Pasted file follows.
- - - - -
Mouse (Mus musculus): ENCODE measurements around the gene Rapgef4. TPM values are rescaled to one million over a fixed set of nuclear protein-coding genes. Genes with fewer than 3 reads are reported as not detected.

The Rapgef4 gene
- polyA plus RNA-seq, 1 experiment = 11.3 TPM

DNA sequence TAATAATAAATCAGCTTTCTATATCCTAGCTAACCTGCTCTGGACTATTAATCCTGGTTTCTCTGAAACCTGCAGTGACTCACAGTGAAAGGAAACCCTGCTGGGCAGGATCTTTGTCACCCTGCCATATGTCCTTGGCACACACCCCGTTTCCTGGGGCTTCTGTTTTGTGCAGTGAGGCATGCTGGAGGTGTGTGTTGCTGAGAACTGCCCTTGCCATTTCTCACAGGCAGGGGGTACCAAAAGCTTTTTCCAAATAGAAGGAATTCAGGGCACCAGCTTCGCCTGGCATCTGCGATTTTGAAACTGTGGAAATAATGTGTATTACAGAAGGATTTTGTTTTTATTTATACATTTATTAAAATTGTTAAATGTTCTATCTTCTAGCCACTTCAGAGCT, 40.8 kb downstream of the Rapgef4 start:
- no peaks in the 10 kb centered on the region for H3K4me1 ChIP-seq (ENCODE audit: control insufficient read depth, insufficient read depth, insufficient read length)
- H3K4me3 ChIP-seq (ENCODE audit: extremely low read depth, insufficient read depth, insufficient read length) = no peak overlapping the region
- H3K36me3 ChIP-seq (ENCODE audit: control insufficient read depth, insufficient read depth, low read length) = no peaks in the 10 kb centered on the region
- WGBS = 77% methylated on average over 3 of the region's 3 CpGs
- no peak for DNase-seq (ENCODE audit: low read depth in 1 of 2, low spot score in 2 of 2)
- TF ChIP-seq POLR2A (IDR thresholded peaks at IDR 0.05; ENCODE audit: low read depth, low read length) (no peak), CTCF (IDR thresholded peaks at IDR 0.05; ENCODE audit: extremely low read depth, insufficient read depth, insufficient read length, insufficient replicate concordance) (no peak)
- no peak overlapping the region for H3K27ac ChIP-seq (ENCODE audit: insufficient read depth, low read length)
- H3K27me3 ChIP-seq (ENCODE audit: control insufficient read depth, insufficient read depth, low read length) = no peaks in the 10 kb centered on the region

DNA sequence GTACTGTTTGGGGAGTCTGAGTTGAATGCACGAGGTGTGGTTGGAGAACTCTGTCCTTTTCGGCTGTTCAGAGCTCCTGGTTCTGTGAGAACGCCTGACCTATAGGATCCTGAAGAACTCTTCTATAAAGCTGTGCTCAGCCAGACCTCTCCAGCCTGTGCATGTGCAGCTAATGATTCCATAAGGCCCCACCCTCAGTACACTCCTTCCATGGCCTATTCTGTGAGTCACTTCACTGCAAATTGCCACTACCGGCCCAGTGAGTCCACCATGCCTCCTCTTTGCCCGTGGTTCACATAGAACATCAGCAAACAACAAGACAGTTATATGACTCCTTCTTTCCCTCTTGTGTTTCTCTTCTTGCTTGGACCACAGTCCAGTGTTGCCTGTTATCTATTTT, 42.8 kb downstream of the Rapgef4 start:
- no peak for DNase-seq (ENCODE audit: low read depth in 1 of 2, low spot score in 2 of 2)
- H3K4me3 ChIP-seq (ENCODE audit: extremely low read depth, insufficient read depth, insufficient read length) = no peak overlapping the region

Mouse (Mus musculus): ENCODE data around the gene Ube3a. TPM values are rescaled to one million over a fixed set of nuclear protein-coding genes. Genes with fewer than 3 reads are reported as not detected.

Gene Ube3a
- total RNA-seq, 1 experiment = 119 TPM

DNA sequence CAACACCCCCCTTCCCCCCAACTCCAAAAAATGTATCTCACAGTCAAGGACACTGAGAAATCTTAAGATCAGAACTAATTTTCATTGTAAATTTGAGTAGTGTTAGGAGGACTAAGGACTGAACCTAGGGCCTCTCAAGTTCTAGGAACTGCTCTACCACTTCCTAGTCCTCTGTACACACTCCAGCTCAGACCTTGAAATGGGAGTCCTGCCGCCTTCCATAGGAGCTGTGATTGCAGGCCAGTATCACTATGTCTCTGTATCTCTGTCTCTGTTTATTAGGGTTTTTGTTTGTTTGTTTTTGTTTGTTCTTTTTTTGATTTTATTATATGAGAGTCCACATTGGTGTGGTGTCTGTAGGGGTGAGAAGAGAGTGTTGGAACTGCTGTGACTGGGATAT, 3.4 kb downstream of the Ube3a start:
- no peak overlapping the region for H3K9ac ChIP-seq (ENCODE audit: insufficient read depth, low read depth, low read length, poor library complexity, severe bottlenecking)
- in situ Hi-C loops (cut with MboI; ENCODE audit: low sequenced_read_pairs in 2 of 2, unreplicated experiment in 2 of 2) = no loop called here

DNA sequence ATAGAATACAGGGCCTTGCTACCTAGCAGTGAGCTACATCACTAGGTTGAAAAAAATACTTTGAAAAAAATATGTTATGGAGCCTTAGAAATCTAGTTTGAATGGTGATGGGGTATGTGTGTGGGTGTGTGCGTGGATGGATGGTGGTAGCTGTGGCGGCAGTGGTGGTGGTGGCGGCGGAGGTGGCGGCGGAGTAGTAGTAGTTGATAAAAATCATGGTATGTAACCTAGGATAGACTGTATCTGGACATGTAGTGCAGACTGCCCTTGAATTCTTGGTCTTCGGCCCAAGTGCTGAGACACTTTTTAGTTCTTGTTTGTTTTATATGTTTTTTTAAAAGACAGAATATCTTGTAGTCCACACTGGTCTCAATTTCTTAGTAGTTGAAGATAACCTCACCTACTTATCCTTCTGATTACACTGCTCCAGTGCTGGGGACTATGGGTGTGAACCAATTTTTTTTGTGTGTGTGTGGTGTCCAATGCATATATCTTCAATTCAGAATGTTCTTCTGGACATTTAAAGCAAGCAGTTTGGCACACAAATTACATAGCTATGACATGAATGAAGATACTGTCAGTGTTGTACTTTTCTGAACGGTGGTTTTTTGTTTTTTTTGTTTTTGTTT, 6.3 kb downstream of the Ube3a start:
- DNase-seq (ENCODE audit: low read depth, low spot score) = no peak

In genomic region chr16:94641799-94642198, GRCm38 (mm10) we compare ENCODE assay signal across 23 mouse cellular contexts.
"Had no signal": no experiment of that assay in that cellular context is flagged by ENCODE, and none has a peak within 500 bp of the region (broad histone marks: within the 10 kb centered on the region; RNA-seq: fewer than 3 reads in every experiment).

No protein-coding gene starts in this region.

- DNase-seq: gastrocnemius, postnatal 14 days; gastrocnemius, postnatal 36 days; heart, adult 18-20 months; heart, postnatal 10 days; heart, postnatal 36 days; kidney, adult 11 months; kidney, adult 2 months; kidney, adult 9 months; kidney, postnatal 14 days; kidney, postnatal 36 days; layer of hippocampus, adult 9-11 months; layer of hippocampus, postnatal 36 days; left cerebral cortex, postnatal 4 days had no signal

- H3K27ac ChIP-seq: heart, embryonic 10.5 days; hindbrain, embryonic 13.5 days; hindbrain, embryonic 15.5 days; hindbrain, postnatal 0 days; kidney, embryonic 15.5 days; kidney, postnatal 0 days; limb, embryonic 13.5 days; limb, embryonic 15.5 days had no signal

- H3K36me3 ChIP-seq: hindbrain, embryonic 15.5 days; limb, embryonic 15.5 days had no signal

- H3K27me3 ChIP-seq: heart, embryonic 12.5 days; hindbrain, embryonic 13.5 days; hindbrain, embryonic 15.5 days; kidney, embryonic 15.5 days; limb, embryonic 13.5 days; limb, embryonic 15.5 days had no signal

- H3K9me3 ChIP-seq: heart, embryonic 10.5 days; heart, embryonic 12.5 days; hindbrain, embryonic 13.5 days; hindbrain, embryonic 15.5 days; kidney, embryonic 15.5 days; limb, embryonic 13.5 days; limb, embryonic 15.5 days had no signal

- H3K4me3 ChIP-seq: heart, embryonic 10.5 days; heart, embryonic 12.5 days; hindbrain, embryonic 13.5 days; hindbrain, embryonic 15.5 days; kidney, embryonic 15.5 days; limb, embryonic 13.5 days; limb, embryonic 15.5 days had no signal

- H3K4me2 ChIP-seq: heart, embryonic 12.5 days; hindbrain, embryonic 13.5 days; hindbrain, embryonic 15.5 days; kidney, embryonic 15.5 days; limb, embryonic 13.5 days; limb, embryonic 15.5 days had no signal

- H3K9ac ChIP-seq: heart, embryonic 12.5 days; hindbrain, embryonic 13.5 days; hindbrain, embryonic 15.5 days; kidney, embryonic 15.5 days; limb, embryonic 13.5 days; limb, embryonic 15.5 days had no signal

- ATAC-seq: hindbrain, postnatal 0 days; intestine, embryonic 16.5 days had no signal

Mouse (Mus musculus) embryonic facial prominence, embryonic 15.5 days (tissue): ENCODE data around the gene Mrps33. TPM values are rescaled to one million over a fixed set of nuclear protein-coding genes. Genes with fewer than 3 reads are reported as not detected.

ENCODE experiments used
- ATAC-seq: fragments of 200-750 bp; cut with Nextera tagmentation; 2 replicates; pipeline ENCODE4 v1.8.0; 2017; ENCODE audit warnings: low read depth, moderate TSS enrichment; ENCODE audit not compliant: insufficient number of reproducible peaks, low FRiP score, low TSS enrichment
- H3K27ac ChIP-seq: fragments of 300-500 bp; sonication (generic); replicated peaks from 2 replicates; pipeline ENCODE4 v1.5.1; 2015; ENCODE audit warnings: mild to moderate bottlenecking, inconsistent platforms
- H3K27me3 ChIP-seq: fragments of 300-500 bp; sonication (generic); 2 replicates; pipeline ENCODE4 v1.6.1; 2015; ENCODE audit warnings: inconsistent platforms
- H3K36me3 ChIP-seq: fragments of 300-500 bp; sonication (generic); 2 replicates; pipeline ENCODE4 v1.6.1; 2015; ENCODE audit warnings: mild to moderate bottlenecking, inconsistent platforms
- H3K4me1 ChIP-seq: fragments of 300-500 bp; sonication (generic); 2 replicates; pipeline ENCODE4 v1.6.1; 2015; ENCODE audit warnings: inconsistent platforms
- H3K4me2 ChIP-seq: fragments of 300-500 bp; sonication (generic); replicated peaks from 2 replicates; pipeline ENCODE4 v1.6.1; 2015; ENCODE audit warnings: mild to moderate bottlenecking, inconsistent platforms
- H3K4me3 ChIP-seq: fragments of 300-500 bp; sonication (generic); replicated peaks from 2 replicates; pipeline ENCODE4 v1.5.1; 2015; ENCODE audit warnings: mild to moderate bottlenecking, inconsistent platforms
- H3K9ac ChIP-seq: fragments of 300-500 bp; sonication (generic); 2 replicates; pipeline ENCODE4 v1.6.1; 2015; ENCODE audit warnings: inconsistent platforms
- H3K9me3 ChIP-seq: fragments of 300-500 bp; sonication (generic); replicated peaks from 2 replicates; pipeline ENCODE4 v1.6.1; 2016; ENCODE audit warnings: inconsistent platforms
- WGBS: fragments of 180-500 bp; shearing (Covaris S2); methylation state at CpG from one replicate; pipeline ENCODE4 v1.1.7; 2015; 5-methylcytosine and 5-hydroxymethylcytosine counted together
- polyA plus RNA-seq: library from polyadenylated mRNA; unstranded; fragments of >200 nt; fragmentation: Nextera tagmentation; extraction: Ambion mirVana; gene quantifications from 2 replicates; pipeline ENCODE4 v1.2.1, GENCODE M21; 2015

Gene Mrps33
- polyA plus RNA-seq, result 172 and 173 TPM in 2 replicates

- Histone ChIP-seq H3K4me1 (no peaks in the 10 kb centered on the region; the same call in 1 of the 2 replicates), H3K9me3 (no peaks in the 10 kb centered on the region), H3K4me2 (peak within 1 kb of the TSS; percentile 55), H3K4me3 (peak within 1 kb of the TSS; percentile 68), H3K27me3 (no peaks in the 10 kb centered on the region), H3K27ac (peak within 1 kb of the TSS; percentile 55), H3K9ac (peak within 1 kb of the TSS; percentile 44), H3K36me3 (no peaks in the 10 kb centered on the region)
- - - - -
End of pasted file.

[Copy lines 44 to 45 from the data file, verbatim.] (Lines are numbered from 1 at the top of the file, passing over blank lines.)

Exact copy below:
- H3K4me3 ChIP-seq: fragments of 300-500 bp; sonication (generic); replicated peaks from 2 replicates; pipeline ENCODE4 v1.5.1; 2015; ENCODE audit warnings: mild to moderate bottlenecking, inconsistent platforms
- H3K9ac ChIP-seq: fragments of 300-500 bp; sonication (generic); 2 replicates; pipeline ENCODE4 v1.6.1; 2015; ENCODE audit warnings: inconsistent platforms